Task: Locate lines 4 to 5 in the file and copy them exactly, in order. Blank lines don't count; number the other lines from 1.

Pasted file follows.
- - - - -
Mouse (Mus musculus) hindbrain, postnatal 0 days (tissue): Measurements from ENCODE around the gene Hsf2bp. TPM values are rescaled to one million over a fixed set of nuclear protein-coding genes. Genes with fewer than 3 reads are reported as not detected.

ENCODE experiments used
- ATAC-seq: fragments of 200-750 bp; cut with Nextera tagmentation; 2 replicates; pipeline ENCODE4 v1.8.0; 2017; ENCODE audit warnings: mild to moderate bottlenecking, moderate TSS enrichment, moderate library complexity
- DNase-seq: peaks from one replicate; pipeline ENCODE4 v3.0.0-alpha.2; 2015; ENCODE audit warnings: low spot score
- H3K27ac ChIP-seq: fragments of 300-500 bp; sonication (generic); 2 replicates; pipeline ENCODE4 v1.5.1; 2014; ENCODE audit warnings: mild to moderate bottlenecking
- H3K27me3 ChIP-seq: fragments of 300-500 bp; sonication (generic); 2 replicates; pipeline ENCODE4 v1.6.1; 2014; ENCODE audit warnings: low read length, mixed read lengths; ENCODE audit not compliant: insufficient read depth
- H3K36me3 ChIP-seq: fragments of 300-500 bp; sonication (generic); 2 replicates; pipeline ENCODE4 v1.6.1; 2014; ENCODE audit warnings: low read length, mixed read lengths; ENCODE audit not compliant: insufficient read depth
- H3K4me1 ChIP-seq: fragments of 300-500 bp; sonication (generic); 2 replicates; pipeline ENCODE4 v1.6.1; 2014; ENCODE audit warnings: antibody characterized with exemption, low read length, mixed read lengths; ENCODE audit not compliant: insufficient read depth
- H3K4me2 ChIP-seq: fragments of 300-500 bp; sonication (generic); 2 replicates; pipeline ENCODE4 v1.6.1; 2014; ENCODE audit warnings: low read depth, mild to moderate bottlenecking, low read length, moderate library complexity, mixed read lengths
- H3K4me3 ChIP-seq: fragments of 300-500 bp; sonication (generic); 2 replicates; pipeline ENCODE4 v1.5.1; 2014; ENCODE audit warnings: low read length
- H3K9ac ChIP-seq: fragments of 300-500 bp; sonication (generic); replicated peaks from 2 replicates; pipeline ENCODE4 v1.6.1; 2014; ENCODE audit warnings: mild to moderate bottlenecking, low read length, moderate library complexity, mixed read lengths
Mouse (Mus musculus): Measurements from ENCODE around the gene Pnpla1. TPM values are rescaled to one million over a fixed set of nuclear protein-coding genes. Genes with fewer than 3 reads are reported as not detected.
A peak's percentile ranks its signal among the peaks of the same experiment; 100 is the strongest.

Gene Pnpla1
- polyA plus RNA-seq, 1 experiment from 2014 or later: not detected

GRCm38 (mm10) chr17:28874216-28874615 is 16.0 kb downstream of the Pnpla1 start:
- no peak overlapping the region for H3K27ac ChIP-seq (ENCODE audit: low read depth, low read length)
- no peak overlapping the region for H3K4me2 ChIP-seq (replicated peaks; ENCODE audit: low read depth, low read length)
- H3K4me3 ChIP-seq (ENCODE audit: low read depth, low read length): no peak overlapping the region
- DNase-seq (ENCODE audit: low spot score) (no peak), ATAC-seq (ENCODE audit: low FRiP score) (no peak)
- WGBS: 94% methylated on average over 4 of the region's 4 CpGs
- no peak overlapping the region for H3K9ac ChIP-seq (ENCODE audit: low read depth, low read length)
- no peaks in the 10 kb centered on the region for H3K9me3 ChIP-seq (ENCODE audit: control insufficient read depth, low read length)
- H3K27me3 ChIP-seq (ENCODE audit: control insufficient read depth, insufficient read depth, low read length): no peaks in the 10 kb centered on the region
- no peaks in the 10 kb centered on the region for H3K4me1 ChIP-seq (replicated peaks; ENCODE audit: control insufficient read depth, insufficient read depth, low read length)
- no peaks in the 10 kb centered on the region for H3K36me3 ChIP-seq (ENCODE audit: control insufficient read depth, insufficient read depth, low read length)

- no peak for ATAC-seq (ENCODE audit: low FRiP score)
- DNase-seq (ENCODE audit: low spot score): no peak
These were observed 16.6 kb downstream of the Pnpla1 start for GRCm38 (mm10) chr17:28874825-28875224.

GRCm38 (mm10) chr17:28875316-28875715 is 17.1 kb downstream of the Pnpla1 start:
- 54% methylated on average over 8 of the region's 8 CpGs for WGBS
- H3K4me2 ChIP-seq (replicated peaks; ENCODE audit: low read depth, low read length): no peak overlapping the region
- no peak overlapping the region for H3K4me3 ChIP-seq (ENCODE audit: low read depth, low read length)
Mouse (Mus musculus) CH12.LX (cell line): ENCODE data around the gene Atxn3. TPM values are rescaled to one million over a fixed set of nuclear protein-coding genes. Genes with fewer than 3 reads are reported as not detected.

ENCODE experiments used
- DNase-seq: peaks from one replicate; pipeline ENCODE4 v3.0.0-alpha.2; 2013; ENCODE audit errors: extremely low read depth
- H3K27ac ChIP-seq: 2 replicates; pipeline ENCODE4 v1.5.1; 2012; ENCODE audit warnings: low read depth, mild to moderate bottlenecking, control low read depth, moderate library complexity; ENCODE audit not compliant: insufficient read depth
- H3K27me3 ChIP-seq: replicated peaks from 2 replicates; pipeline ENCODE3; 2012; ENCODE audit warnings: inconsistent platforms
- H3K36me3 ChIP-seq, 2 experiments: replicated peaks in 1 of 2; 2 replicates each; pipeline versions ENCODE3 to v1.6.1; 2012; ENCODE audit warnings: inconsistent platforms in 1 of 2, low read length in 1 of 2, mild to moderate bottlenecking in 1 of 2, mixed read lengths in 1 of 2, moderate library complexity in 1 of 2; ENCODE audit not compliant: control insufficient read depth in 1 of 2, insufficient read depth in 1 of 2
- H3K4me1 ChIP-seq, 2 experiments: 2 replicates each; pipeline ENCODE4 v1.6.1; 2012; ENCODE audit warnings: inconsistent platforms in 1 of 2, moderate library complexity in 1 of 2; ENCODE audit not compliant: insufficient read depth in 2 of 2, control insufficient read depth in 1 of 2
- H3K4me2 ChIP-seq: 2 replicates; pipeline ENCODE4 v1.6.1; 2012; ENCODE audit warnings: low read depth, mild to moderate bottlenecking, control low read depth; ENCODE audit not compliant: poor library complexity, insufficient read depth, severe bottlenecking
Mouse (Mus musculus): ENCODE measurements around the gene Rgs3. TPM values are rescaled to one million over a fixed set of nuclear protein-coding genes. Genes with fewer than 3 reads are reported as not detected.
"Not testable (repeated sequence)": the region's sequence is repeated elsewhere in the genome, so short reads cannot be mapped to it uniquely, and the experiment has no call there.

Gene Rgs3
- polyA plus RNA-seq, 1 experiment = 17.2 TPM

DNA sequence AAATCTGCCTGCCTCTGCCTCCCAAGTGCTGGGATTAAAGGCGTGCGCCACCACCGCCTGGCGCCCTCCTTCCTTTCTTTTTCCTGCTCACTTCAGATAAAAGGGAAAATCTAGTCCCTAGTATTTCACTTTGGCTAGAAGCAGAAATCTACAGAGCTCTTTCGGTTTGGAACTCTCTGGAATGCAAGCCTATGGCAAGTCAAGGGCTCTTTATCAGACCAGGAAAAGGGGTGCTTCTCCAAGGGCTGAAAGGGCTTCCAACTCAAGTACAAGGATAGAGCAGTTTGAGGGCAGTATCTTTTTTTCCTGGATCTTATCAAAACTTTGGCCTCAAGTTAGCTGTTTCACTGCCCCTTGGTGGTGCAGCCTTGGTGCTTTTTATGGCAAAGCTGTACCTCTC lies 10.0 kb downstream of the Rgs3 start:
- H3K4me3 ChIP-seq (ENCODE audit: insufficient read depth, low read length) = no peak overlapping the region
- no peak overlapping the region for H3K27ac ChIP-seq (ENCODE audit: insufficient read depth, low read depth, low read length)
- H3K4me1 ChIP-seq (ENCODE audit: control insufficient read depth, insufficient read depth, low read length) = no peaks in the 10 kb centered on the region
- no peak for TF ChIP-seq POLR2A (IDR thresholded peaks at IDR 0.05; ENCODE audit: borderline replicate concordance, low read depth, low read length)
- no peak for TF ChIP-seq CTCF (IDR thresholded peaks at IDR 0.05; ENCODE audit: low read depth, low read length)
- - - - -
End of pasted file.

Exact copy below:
- DNase-seq: peaks from one replicate; pipeline ENCODE4 v3.0.0-alpha.2; 2015; ENCODE audit warnings: low spot score
- H3K27ac ChIP-seq: fragments of 300-500 bp; sonication (generic); 2 replicates; pipeline ENCODE4 v1.5.1; 2014; ENCODE audit warnings: mild to moderate bottlenecking